تلاش برای کنترل افکار ناخواسته در شب: توسعه پرسشنامه اصلاح شده کنترل فکر بی خوابی (TCQI-R)
|کد مقاله||سال انتشار||مقاله انگلیسی||ترجمه فارسی||تعداد کلمات|
|34712||2005||14 صفحه PDF||سفارش دهید||5976 کلمه|
Publisher : Elsevier - Science Direct (الزویر - ساینس دایرکت)
Journal : Behaviour Research and Therapy, Volume 43, Issue 8, August 2005, Pages 985–998
The attempted control of intrusive, uncontrollable thoughts has been implicated in the maintenance of a range of psychological disorders. The current paper describes the refinement of the Thought Control Questionnaire Insomnia (TCQI; Behav. Cogn. Psychoth. 29 (2001)) through its administration to a sample (n=385) including good sleepers and individuals with insomnia. Several items with poor psychometric properties were discarded, resulting in a 35-item revised TCQI. Factor analysis revealed six factors; aggressive suppression, cognitive distraction, reappraisal, social avoidance, behavioural distraction, and worry. The attempted management of unwanted thoughts was compared across individuals with insomnia and good sleepers, and the impact of these strategies on sleep quality, anxiety and depression was investigated. With the exception of cognitive distraction, individuals with insomnia, relative to good sleepers, more frequently used every thought control strategy. The strategies of aggressive suppression and worry, in particular, appeared to be unhelpful, with the use of these strategies predicting sleep impairment, anxiety and depression. The strategy of cognitive distraction appeared to be helpful, with the use of this strategy predicting better sleep quality.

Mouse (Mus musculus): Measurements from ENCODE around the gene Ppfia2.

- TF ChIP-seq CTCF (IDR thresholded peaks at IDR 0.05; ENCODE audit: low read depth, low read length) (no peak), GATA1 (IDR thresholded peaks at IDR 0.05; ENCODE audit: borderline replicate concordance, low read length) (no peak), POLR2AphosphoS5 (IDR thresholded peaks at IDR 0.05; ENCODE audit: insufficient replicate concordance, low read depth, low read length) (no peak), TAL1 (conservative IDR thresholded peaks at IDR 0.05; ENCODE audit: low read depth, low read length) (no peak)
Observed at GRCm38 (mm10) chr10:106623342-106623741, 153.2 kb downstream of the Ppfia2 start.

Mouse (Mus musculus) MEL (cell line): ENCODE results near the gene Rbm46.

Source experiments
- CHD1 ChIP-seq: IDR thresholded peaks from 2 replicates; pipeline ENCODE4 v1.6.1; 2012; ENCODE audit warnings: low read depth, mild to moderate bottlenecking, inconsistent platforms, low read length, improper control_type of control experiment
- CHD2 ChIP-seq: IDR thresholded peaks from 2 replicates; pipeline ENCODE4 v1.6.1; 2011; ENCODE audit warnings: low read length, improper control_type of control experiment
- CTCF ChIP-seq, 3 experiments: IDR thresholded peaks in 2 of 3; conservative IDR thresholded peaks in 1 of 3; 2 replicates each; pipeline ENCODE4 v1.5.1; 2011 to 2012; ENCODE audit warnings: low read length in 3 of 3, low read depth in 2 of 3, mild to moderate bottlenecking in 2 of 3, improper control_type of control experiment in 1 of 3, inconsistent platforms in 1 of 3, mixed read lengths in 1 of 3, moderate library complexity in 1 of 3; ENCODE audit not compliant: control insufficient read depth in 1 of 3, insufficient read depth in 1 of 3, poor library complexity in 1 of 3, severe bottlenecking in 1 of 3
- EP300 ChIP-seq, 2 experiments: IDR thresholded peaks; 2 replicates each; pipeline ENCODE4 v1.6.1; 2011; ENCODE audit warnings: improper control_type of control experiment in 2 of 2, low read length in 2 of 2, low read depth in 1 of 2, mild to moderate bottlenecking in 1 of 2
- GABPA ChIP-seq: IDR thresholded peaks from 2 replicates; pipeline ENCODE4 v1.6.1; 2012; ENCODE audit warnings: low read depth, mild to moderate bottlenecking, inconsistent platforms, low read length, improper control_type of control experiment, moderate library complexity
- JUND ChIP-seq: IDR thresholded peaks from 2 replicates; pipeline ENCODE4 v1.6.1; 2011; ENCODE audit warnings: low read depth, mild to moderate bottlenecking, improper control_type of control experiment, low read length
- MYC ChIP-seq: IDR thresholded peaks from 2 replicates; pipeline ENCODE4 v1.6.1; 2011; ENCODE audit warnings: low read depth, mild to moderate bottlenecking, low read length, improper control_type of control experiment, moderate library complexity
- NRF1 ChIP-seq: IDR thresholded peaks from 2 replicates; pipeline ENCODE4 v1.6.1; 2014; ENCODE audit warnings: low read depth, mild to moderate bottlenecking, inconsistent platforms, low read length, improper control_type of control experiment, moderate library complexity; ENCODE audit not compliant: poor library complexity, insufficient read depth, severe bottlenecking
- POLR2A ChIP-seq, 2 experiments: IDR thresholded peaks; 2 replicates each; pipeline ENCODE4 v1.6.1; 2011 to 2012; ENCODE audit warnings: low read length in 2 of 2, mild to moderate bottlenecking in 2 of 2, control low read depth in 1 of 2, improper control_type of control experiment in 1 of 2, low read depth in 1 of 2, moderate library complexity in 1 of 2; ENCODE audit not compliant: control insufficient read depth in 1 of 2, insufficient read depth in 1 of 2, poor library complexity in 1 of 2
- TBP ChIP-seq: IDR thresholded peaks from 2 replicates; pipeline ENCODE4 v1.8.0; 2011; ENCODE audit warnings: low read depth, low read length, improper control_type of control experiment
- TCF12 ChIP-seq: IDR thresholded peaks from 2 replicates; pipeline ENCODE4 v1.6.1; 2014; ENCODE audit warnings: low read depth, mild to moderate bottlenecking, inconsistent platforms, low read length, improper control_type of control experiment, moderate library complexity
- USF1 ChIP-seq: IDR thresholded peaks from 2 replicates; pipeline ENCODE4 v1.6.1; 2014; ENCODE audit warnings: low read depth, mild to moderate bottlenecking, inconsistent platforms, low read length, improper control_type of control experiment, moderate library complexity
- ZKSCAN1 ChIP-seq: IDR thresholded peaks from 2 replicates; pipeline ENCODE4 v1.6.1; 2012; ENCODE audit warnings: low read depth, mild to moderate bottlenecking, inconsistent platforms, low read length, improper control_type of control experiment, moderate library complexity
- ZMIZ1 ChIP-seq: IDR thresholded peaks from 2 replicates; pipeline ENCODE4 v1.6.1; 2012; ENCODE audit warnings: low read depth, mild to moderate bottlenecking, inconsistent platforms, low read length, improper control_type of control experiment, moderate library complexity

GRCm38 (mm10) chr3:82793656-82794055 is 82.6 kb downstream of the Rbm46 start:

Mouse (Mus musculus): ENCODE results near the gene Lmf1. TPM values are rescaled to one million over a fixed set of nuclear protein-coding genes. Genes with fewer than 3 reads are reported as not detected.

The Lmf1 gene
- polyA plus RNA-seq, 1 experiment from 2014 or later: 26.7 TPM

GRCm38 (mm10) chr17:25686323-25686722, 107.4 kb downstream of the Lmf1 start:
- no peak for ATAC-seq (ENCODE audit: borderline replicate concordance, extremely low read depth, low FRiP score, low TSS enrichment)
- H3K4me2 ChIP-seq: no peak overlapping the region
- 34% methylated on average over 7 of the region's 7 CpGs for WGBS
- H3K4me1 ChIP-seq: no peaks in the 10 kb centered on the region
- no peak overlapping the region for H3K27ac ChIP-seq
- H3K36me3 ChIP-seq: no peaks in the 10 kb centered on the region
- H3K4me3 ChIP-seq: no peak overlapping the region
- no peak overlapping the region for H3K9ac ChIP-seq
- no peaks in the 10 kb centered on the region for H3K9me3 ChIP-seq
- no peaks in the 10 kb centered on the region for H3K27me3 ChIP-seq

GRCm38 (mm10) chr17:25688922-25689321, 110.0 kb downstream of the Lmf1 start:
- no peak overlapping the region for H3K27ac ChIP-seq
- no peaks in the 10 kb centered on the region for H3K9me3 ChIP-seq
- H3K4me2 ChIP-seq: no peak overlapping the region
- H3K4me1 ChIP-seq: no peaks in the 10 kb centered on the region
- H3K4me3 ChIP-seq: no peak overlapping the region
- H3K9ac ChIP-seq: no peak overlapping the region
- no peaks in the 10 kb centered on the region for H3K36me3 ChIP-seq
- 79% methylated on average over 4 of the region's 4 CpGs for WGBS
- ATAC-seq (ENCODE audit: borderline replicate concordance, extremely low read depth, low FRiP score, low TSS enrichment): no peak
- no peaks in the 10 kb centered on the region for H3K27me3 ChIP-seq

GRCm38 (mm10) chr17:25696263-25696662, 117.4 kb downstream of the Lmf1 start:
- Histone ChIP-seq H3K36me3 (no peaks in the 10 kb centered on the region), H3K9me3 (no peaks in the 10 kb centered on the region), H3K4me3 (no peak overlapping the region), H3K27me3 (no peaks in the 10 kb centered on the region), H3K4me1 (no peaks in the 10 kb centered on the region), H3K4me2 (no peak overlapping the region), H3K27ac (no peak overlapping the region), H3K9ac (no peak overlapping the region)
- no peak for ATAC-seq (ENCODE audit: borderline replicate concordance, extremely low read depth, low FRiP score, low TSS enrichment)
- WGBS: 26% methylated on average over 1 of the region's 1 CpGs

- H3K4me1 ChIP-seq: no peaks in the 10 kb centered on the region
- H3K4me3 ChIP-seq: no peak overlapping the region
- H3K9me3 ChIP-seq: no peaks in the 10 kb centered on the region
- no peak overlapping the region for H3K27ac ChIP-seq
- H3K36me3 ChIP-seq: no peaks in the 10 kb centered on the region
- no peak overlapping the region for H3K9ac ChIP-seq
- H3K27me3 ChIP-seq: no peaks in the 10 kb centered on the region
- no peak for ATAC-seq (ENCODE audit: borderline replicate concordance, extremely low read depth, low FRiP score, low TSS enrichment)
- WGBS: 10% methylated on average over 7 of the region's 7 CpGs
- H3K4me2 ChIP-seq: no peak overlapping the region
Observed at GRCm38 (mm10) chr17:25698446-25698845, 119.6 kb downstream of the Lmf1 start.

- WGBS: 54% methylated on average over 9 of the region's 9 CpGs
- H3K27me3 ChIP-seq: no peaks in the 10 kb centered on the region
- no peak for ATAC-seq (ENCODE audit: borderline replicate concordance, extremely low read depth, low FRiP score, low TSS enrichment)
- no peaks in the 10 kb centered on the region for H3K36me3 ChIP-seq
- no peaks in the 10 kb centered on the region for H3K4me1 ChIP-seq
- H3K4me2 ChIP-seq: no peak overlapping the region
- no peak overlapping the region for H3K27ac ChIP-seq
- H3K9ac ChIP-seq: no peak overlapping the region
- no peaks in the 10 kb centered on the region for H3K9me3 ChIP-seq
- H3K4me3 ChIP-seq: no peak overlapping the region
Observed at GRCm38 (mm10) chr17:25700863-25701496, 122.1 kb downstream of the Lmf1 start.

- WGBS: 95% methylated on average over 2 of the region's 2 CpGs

The attempted control of intrusive, uncontrollable thoughts has been identified as an important feature in a range of psychological disorders including obsessive compulsive disorder, post traumatic stress disorder, social phobia, insomnia, and depression (e.g., Abramowitz, Whiteside, Kalsy, & Tolin, 2003; Harvey, 2002a; Harvey & Bryant, 1998; Reynolds & Wells, 1999). A body of research is emerging to endorse the proposal that some thought control strategies are helpful but that others are unhelpful because they actually perpetuate unwanted thoughts rather than put an end to them (e.g., Abramowitz et al., 2003; Amir, Cashman, & Foa, 1997; Harvey, 2001; Salkovskis & Campbell, 1994). In order to aid the systematic investigation of strategies used in an attempt to control unwanted thoughts, Wells and Davies (1994) developed the Thought Control Questionnaire (TCQ) which asks respondents to indicate the frequency with which they employ each of thirty different thought control strategies. The development of the TCQ led to the identification of five dimensions of thought control; namely, punishment, worry, distraction, social control, and reappraisal. A factor analysis of a preliminary version of the TCQ suggested that it contained six factors (including two distraction factors: cognitive distraction and behavioural distraction), while a subsequent analysis revealed only five factors because the distraction factors collapsed into one (Wells & Davies, 1994). Interestingly, in a subsequent investigation of the psychometric properties of the TCQ in a clinical sample (Reynolds & Wells, 1999), support for the distraction scale being split into behavioural and cognitive dimensions was once again obtained. Research employing the TCQ to date has revealed an acceptably robust factor structure, but whether the distraction scale comprises one or two factors is unclear. Since the development of the TCQ, research has been broadly consistent in suggesting that certain thought control strategies are associated with psychopathology. Strategies of punishment (e.g., ‘I punish myself for having the thought’) and worry (e.g., ‘I focus on different negative thoughts’) have been identified to be associated with more severe symptoms across a number of psychological disorders (e.g., Amir et al., 1997; Andrews, Troop, Joseph, Hiskey, & Coyne, 2002; Reynolds & Wells, 1999). Conversely, the strategy of social control (e.g., ‘I ask my friends if they have similar thoughts’) may be an adaptive strategy that may provide a protective buffer against psychological distress (Blake, Shawe-Taylor, & Murray, 2003; Harvey, 2001; Wells & Davies, 1994). The TCQ, then, has proved to be a useful assessment tool in the investigation of thought control strategies across a range of disorders. It can be concluded that thought control is a multifaceted construct, with some thought control strategies being unhelpful and others being more effective in the management of unwanted thoughts and images. A ‘racing mind’ while lying in bed is as a key symptom of insomnia (e.g., Espie, 1991; Harvey, 2000; Lichstein & Rosenthal, 1980) and hence difficulty with thought control has been implicated in the maintenance of insomnia and potentially its treatment (e.g., Harvey, 2002a, Harvey, in press). Accordingly, Harvey (2001) developed an adaptation of the TCQ specifically for use in insomnia (see method section for a description of this measure). Employing the TCQI the frequency with which thoughts interfered with sleep was associated with the strategies of suppression, punishment, reappraisal, and worry (Harvey, 2001). The data also revealed that individuals with insomnia used the thought control strategies of suppression, reappraisal, and worry more frequently than good-sleeper controls. Social control and replacement strategies, however, were associated with better sleep. While the data produced by the TCQI is promising, its psychometric properties need to be investigated. Accordingly, the primary aim of the current study was to assess the psychometric properties of the TCQI and revise it as necessary in order to enhance its psychometric properties. A secondary aim was to replicate and extend Harvey (2001) results by investigating thought control strategies employed by good sleepers and patients with insomnia with a larger sample of participants than employed by Harvey (2001); n=60n=60, and to examine the relationship between thought control strategies and measures of insomnia severity, anxiety, and depression.